Project description:Cell migration is involved in physiological processes such as wound healing, host defense, and cancer metastasis. The movement of various cell types can be directed by chemical gradients (i.e., chemotaxis). In addition to chemotaxis, many cell types can respond to direct current electric fields (dcEF) by migrating to either the cathode or the anode of the field (i.e., electrotaxis). In tissues, physiological chemical gradients and dcEF can potentially co-exist and the two guiding mechanisms may direct cell migration in a coordinated manner. Recently, microfluidic devices that can precisely configure chemical gradients or dcEF have been increasingly developed and used for chemotaxis and electrotaxis studies. However, a microfluidic device that can configure controlled co-existing chemical gradients and dcEF that would allow quantitative cell migration analysis in complex electrochemical guiding environments is not available. In this study, we developed a polydimethylsiloxane-based microfluidic device that can generate better controlled single or co-existing chemical gradients and dcEF. Using this device, we showed chemotactic migration of T cells toward a chemokine CCL19 gradient or electrotactic migration toward the cathode of an applied dcEF. Furthermore, T cells migrated more strongly toward the cathode of a dcEF in the presence of a competing CCL19 gradient, suggesting the higher electrotactic attraction. Taken together, the developed microfluidic device offers a new experimental tool for studying chemical and electrical guidance for cell migration, and our current results with T cells provide interesting new insights of immune cell migration in complex guiding environments.
Project description:Treatment of neuroepithelial cancers remains a daunting clinical challenge, particularly due to an inability to address rampant invasion deep into eloquent regions of the brain. Given the lack of access, and the dispersed nature of brain tumor cells, we explore the possibility of electric fields inducing directed tumor cell migration. In this study we investigate the properties of populations of brain cancer undergoing electrotaxis, a phenomenon whereby cells are directed to migrate under control of an electrical field. We investigate two cell lines for glioblastoma and medulloblastoma (U87mg & DAOY, respectively), plated as spheroidal aggregates in Matrigel-filled electrotaxis channels, and report opposing electrotactic responses. To further understand electrotactic migration of tumor cells, we performed RNA-sequencing for pathway discovery to identify signaling that is differentially affected by the exposure of direct-current electrical fields. Further, using selective pharmacological inhibition assays, focused on the PI3K/mTOR/AKT signaling axis, we validate whether there is a causal relationship to electrotaxis and these mechanisms of action. We find that U87?mg electrotaxis is abolished under pharmacological inhibition of PI3K?, mTOR, AKT and ErbB2 signaling, whereas DAOY cell electrotaxis was not attenuated by these or other pathways evaluated.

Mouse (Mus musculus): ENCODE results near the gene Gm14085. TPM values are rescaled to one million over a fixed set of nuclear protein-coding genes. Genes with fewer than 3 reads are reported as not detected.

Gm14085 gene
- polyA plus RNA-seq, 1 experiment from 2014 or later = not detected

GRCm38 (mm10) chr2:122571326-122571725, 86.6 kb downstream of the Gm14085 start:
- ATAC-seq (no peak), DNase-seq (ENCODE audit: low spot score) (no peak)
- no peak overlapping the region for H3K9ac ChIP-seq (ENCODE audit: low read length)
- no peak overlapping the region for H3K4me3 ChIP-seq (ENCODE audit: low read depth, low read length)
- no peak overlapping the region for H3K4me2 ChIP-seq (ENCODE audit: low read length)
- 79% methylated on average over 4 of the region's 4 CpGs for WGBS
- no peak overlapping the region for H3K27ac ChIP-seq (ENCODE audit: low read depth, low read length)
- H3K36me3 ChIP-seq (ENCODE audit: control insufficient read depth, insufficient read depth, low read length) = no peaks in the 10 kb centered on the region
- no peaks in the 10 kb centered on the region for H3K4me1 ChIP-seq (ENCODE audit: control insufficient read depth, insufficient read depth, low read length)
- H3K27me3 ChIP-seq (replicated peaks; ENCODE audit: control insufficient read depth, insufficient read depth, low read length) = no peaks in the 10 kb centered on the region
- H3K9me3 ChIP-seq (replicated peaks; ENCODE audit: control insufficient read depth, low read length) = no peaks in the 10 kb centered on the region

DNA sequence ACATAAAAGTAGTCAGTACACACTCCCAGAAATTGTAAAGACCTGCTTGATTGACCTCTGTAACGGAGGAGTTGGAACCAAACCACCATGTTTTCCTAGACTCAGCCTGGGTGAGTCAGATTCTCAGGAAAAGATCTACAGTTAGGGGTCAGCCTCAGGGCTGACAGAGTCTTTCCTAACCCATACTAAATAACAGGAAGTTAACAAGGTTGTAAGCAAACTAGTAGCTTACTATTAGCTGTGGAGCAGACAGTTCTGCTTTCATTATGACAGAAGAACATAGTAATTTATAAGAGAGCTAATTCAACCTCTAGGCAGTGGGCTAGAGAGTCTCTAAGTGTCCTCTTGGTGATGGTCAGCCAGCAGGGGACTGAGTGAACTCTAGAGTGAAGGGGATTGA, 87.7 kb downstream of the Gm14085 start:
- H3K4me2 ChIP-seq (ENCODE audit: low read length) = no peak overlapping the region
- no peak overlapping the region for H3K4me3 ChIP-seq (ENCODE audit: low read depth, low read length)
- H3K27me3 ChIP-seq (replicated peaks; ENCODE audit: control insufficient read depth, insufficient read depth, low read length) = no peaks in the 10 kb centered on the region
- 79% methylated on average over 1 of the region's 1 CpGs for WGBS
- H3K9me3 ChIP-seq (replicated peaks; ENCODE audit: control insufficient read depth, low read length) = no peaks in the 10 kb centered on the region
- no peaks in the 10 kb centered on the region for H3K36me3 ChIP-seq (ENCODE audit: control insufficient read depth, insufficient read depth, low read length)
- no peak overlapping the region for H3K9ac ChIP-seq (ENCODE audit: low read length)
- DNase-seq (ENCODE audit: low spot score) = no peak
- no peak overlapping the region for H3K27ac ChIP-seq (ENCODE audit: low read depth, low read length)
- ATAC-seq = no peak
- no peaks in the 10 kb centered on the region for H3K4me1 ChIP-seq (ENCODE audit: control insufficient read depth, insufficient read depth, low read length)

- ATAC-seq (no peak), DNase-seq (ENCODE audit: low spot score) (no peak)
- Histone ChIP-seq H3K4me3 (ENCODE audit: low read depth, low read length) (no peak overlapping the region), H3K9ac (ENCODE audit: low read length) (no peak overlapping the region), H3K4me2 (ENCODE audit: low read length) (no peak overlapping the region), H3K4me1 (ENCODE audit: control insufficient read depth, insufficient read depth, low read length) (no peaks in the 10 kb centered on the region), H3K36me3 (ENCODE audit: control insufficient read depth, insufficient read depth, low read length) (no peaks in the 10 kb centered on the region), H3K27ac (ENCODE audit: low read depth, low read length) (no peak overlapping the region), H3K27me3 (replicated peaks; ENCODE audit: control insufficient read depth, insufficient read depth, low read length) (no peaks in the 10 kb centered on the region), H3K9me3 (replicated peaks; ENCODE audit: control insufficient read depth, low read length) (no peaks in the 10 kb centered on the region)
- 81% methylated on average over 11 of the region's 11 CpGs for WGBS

Project description:BACKGROUND:The limited regenerative capacity of cardiac tissue has long been an obstacle to treating damaged myocardium. Cell-based therapy offers an enormous potential to the current treatment paradigms. However, the efficacy of regenerative therapies remains limited by inefficient delivery and engraftment. Electrotaxis (electrically guided cell movement) has been clinically used to improve recovery in a number of tissues but has not been investigated for treating myocardial damage. OBJECTIVE:The purpose of this study was to test the electrotactic behaviors of several types of cardiac cells. METHODS:Cardiac progenitor cells (CPCs), cardiac fibroblasts (CFs), and human induced pluripotent stem cell-derived cardiac progenitor cells (hiPSC-CPCs) were used. RESULTS:CPCs and CFs electrotax toward the anode of a direct current electric field, whereas hiPSC-CPCs electrotax toward the cathode. The voltage-dependent electrotaxis of CPCs and CFs requires the presence of serum in the media. Addition of soluble vascular cell adhesion molecule to serum-free media restores directed migration. We provide evidence that CPC and CF electrotaxis is mediated through phosphatidylinositide 3-kinase signaling. In addition, very late antigen-4, an integrin and growth factor receptor, is required for electrotaxis and localizes to the anodal edge of CPCs in response to direct current electric field. The hiPSC-derived CPCs do not express very late antigen-4, migrate toward the cathode in a voltage-dependent manner, and, similar to CPCs and CFs, require media serum and phosphatidylinositide 3-kinase activity for electrotaxis. CONCLUSION:The electrotactic behaviors of these therapeutic cardiac cells may be used to improve cell-based therapy for recovering function in damaged myocardium.